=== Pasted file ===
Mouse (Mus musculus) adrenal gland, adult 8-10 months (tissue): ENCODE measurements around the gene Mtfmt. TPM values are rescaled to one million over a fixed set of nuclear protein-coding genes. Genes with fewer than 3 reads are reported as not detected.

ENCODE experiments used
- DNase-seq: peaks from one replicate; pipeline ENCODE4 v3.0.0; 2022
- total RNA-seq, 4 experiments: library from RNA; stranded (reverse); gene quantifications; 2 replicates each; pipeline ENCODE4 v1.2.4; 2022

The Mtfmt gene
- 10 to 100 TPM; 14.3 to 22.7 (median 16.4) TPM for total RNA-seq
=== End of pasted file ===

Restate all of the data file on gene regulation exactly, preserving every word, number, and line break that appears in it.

Mouse (Mus musculus) adrenal gland, adult 8-10 months (tissue): ENCODE measurements around the gene Mtfmt. TPM values are rescaled to one million over a fixed set of nuclear protein-coding genes. Genes with fewer than 3 reads are reported as not detected.

ENCODE experiments used
- DNase-seq: peaks from one replicate; pipeline ENCODE4 v3.0.0; 2022
- total RNA-seq, 4 experiments: library from RNA; stranded (reverse); gene quantifications; 2 replicates each; pipeline ENCODE4 v1.2.4; 2022

The Mtfmt gene
- 10 to 100 TPM; 14.3 to 22.7 (median 16.4) TPM for total RNA-seq